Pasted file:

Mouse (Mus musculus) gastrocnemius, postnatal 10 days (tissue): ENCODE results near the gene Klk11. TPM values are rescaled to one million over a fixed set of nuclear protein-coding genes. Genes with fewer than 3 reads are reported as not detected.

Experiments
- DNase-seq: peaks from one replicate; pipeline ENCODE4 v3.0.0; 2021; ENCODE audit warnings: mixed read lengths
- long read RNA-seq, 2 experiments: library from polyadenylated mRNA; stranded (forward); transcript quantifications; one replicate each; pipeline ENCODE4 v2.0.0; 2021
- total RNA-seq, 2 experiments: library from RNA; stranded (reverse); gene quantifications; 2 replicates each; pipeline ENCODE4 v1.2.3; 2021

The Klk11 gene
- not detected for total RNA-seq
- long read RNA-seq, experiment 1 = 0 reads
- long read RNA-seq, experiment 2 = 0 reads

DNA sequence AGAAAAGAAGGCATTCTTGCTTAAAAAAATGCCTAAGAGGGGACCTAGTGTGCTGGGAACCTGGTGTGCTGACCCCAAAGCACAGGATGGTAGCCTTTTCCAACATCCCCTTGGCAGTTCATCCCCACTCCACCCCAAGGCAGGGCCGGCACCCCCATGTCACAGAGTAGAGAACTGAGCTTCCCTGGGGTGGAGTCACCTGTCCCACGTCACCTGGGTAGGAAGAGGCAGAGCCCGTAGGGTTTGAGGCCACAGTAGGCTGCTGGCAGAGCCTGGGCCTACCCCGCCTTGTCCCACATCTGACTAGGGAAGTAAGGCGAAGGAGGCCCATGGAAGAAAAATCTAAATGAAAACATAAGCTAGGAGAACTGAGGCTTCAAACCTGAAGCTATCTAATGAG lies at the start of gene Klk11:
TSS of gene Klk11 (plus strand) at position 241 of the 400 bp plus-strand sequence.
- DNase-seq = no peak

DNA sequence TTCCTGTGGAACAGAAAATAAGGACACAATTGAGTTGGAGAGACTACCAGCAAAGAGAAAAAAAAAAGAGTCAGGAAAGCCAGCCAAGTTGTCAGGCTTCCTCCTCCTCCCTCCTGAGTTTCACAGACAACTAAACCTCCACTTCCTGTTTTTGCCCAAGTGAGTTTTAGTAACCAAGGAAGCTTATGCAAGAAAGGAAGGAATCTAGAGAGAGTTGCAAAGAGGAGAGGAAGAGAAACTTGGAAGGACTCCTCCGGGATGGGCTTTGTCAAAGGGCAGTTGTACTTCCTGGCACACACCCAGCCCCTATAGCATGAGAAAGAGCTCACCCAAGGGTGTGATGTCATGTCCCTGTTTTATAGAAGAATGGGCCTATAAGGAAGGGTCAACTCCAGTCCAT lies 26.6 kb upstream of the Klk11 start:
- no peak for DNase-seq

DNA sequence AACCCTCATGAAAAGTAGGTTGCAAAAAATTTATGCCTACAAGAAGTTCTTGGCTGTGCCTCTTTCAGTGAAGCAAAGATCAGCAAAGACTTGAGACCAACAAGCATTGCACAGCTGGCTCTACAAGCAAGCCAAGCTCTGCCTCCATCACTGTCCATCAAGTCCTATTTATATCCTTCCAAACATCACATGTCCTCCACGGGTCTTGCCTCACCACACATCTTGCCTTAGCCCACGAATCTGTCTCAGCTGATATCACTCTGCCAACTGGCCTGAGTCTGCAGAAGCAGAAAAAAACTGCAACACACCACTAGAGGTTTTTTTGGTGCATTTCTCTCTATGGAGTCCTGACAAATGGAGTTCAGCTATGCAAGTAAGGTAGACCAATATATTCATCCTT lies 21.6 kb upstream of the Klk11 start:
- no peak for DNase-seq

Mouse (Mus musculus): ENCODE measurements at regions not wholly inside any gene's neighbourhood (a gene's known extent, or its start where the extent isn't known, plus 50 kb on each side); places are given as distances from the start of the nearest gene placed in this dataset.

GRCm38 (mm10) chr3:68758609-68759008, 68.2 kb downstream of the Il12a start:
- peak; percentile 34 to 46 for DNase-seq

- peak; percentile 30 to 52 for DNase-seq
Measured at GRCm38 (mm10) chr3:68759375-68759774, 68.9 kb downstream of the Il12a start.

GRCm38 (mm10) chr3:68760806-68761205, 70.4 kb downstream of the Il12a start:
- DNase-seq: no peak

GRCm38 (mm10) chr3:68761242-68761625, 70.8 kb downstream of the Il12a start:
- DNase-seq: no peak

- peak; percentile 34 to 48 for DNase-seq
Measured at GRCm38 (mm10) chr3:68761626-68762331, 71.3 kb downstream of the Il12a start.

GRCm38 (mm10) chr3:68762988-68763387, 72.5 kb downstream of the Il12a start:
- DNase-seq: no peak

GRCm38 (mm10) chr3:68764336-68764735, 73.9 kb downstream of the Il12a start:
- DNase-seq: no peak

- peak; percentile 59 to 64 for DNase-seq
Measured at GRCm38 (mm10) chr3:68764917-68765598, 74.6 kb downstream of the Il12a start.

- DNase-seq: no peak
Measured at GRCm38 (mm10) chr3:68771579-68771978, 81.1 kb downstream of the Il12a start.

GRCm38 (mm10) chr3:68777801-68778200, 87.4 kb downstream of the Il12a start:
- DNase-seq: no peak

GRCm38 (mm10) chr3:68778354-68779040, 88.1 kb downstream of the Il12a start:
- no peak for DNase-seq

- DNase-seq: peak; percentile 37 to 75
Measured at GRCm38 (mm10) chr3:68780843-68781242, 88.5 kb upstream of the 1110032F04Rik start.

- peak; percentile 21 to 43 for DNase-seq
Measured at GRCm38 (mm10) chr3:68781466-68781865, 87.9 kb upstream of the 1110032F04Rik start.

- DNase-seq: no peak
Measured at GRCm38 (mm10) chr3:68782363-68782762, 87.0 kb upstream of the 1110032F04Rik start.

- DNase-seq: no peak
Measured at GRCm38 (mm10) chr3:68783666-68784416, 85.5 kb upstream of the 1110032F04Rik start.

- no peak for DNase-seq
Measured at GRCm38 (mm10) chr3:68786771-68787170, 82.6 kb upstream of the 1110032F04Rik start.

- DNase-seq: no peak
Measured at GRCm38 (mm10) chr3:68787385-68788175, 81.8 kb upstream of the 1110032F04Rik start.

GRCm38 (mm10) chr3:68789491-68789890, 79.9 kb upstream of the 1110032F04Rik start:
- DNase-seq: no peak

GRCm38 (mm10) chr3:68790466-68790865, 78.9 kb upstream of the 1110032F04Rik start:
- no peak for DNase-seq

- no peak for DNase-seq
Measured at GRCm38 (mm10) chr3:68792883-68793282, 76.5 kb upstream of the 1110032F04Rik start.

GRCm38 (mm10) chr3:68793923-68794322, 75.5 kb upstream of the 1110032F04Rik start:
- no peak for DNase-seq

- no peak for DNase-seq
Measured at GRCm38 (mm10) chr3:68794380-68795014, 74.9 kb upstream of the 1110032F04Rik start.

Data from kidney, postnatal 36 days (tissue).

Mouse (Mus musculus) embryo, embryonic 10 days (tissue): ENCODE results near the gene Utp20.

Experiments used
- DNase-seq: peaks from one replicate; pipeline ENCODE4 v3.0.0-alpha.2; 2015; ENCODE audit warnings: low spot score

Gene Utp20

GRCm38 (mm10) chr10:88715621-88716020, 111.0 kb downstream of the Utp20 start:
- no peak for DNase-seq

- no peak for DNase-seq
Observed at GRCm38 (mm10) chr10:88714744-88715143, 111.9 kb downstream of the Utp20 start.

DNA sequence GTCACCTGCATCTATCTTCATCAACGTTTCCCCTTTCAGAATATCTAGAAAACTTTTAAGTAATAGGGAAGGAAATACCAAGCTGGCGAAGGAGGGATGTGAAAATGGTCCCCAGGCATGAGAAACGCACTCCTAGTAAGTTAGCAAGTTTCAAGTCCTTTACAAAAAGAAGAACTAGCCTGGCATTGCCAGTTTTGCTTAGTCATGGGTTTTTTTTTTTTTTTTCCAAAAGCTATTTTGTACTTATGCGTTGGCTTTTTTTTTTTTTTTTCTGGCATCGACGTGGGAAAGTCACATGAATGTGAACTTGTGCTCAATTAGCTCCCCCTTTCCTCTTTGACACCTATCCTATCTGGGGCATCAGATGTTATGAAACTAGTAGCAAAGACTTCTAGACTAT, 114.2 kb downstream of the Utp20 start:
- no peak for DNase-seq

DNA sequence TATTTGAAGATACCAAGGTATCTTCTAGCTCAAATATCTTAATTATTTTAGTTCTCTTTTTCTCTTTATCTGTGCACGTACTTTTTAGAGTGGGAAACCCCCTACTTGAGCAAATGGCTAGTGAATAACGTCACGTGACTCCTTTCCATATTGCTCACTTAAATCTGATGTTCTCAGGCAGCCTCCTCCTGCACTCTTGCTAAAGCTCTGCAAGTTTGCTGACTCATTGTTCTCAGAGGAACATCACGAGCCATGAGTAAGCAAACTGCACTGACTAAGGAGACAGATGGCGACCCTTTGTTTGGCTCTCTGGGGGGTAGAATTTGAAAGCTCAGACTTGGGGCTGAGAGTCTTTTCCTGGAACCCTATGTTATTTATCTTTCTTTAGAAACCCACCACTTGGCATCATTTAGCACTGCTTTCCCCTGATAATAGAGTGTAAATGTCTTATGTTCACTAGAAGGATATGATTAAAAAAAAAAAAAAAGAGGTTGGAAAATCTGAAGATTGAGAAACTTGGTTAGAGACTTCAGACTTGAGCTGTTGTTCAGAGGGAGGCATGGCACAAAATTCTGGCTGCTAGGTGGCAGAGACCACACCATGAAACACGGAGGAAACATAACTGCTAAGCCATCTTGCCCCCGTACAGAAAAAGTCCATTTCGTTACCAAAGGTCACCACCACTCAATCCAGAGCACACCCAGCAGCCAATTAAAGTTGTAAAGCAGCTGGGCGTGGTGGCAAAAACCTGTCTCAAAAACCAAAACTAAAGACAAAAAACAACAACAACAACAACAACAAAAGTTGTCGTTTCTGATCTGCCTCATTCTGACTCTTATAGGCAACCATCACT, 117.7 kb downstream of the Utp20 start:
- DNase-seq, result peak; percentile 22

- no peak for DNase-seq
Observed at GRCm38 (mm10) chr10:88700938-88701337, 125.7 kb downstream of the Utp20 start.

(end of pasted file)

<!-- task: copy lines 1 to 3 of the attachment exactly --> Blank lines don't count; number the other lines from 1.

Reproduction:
Mouse (Mus musculus) gastrocnemius, postnatal 10 days (tissue): ENCODE results near the gene Klk11. TPM values are rescaled to one million over a fixed set of nuclear protein-coding genes. Genes with fewer than 3 reads are reported as not detected.

Experiments
- DNase-seq: peaks from one replicate; pipeline ENCODE4 v3.0.0; 2021; ENCODE audit warnings: mixed read lengths